Proposals for “game-changing” reforms to hospital food have been presented to government today, 26th October 2020.
The Hospital Food Review, advised by Prue Leith CBE, has revealed large inconsistencies in food quality and services across the NHS. The report lands at a key moment in time. Covid-19 has highlighted the importance on our health as a nation, and patient care has never been more important. The report urges government to establish legal standards for hospital food quality and sustainability. Currently, there are no hospital food standards set in UK legislation.
How Food for Life Served Here is leading the way
As part of its recommendations, the report suggests that NHS trusts consider acquiring a suitable accreditation such as the Food for Life Served Here (FFLSH) certification scheme – which ensures 13 million NHS meals are served every year to robust food quality and sustainability standards.
The report states that: ‘Independent accreditation is a robust way to demonstrate that trusts are meeting strong sustainability criteria and complying with the relevant mandatory standards. Trusts with a Soil Association ‘Food for Life Served Here’ award, for example, can demonstrate their commitment to a wide range of product assurance schemes, […] This will generally guarantee very good or excellent performance by the hospital catering team against Defra’s balanced scorecard’
The Food for Life Served Here standards already demonstrate strong evidence in their framework in support of the recommendations issued by the report.
Investment in fresh
One of the key recommendations calls for greater powers for the Care Quality Commission (CQC) to inspect trusts to ensure standards are being met, as well as investment for hospital kitchens and catering facilities to enable trusts to prepare more fresh food on site.
FFLSH certifies caterers for providing meals cooked from scratch. We welcome this recommendation from the Hospital Food Report to enable more hospital kitchens to prepare fresh, nutritious meals.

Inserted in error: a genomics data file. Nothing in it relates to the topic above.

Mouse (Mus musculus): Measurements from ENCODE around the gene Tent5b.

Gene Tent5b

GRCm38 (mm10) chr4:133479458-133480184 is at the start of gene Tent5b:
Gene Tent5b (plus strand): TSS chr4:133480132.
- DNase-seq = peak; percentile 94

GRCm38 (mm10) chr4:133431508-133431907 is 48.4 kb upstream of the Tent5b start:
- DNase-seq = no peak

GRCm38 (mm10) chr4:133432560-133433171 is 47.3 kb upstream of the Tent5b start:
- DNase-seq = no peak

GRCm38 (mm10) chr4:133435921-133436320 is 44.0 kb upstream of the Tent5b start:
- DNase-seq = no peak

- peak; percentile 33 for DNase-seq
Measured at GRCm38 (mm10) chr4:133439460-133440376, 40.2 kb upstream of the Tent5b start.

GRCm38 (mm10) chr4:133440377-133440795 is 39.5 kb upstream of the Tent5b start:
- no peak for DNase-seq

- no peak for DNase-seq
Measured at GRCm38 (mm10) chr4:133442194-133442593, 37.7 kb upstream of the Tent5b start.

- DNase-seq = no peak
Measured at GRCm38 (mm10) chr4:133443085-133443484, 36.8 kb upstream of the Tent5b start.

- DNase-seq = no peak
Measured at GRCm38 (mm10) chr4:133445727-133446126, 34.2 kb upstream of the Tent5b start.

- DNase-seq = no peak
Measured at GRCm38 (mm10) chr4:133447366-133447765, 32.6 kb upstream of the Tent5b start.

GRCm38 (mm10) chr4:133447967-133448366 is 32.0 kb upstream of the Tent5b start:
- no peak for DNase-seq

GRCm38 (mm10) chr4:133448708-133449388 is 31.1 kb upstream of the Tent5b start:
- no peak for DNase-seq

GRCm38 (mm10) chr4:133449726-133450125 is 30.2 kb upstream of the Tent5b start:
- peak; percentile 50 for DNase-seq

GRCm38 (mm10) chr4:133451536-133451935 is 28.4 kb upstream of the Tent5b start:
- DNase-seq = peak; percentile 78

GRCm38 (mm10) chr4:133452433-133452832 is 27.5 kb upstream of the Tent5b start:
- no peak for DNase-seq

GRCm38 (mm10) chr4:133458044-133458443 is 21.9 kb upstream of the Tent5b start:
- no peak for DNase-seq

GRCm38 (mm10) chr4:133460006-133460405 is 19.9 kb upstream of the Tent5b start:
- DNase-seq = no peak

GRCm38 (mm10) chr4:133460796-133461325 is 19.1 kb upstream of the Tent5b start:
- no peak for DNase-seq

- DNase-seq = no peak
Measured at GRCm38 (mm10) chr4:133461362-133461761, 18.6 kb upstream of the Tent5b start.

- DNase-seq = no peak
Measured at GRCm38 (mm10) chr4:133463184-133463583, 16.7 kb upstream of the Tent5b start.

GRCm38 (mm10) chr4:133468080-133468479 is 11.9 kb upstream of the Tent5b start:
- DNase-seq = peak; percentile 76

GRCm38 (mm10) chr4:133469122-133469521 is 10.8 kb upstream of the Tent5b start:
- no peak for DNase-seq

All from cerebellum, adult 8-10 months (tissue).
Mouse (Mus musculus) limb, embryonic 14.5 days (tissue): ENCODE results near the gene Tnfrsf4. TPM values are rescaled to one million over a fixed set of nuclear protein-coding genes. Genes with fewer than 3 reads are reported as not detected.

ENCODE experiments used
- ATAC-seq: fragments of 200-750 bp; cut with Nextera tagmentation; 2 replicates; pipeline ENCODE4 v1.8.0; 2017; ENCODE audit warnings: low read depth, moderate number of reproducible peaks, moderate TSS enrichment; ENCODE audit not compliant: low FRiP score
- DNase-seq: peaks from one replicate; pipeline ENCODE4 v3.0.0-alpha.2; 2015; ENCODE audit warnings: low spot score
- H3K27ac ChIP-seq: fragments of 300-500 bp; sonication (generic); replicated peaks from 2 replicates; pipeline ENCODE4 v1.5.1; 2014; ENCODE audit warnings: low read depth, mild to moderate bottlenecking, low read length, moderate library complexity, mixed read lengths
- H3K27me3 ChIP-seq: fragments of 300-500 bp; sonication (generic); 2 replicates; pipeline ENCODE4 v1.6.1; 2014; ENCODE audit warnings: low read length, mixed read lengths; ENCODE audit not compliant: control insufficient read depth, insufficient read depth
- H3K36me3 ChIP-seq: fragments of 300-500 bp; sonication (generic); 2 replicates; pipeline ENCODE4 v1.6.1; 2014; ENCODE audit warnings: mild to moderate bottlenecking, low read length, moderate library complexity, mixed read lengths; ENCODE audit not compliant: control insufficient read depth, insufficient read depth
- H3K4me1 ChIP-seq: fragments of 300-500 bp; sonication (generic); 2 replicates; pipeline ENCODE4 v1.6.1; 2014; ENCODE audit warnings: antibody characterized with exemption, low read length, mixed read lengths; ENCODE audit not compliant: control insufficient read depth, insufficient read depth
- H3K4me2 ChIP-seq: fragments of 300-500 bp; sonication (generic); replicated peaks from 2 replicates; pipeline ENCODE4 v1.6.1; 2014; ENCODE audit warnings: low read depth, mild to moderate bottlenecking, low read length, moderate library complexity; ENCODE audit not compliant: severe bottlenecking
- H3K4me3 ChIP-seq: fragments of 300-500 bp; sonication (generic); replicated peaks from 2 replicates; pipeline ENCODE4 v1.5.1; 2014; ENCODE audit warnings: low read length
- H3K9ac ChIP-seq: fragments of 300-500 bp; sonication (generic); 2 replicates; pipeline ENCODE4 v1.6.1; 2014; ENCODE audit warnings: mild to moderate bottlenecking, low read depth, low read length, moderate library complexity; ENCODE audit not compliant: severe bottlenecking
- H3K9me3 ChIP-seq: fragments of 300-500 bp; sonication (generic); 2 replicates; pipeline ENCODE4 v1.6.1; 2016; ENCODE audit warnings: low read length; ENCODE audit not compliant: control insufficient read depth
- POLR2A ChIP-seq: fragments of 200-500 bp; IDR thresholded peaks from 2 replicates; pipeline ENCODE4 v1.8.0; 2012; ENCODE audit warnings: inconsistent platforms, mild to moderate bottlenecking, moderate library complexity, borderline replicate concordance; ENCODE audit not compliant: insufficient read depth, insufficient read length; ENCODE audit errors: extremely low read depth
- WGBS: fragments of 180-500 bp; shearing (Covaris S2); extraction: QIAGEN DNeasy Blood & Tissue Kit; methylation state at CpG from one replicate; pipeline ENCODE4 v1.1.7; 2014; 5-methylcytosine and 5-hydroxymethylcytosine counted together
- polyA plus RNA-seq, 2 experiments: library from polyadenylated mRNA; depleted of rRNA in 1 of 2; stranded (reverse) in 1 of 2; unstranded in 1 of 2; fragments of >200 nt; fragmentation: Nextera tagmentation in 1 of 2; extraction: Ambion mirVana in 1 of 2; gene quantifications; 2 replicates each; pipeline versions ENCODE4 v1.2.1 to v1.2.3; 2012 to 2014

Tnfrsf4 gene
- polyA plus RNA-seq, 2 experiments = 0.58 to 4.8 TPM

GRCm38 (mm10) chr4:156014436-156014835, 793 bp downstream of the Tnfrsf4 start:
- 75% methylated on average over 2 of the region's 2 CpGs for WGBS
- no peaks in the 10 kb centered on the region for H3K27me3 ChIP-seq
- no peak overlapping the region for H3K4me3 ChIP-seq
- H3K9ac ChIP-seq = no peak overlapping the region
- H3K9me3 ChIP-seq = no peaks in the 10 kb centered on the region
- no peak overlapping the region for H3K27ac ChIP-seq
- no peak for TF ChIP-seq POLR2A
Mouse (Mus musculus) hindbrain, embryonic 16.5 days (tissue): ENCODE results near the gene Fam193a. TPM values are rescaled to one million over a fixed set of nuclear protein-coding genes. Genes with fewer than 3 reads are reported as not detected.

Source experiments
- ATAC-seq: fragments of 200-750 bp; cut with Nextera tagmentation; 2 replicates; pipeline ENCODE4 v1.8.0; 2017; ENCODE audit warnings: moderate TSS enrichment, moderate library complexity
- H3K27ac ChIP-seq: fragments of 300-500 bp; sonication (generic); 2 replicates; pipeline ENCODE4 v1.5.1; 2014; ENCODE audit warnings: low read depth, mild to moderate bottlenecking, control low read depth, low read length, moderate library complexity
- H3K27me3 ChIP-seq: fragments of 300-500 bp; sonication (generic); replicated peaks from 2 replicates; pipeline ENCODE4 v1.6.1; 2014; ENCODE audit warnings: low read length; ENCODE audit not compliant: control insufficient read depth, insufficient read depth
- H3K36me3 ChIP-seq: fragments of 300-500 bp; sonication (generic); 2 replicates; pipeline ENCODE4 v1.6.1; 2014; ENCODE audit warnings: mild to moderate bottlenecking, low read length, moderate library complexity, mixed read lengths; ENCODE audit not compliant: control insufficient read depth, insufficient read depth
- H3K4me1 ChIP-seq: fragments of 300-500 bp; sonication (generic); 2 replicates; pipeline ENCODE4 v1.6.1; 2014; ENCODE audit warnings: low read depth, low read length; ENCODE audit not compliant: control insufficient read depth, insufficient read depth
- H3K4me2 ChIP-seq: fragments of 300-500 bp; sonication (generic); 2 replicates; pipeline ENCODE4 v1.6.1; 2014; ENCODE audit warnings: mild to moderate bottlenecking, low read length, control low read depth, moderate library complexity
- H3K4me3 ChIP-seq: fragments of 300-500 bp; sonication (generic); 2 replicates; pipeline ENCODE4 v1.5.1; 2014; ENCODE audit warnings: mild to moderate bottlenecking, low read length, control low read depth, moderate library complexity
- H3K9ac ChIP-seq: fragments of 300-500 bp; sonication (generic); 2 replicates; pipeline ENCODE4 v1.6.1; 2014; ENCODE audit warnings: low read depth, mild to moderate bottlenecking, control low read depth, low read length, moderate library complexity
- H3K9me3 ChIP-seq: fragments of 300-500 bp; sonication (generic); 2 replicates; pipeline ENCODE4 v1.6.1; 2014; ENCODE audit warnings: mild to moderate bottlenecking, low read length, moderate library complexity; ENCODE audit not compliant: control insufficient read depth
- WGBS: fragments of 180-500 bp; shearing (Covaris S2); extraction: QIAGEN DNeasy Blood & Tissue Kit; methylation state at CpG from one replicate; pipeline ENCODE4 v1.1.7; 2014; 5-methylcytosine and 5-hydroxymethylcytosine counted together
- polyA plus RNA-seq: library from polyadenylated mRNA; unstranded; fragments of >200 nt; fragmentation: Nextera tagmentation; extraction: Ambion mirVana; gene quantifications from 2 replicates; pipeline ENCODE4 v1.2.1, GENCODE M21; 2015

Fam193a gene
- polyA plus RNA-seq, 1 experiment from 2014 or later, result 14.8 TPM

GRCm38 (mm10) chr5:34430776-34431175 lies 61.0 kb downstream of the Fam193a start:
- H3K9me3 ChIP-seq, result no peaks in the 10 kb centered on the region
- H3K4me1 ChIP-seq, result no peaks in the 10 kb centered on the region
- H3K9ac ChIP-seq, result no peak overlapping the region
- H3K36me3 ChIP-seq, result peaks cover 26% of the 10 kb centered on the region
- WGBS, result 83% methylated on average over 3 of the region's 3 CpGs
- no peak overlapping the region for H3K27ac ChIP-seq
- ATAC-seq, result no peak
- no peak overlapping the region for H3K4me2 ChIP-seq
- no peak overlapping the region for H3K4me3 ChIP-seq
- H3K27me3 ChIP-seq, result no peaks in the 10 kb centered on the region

Local and sustainable
Championing local farmers is also listed as a key recommendation from the report.
FFLSH encourages the use of local produce, to support the local economy and protect the environment - a consideration that is becoming more widely recognised as crucial to food sustainability, particularly since the outbreak of Covid-19.
The recommendations also suggest NHS trusts agree a common method of recording and monitoring food waste – a key element at the heart of the FFLSH Green Kitchen Standard.
The Green Kitchen Standard framework recognises caterers that are making positive steps to sustainably manage their energy, water and waste.
FFLSH in Hospitals – in action
Tim Radcliffe, Deputy Patient Services Manager, looks after five sites within the East Lancashire Hospitals NHS Trust, which is Bronze FFLSH accredited.
“Ensuring all our staff understood the importance of using the correct ingredients took time – although it was time well spent, as we now have a fantastic resource in the recipe book we developed, and staff are fully on board, and taking ownership and pride in the food they are preparing and serving.
It was also a tool to be able to promote all the work we are doing around sourcing British and more sustainable produce – for example: Red Tractor meat, free range eggs and sustainable fish.
We can promote the fact that our pies are locally made and are having a positive impact on a local business, which is great in terms of adding social value to what we do.”
Rob Percival, Head of Food Policy at the Soil Association said; “This review could be game-changing in turning the tide on poor-quality food being served across English hospitals, but only if the recommendations are implemented in full. It’s time food standards were regulated with monitoring and inspections to ensure good practice. It would be brilliant to see hospital trusts using their buying power to support British farmers and enable environmentally sustainable food production.”
Other key highlights from the report include:
- Catering staff support: Develop a national training certificated course for hospital caterers, as part of a public sector training qualification, and provide an NHS catering apprenticeship scheme.
- Capital investment in kitchens: Funding should be provided to upgrade existing hospital kitchens and provide ward and staff kitchens to enable a 24/7 service for everyone. All new health care builds should prioritise providing health-enhancing, fresh and sustainable food to patients, staff and visitors, while maximising local job opportunities by ensuring 21st-century catering facilities
- Quality over cost: Ensure the use of the Department for Environment, Food and Rural Affairs’ (Defra) ‘A plan for public procurement: food and catering: the balanced scorecard’ and the Public Services (Social Value) Act (2012), and that a 40% cost/60% quality split is mandated across the NHS for the procurement of food and all catering services.
- Nutrition steering groups should be implemented across the board with representation from nursing, dietetics, catering, speech and language therapists, sustainability experts, and patients.
Watch our podcast interview with Phil Shelley, Chair of the Hospital Food Review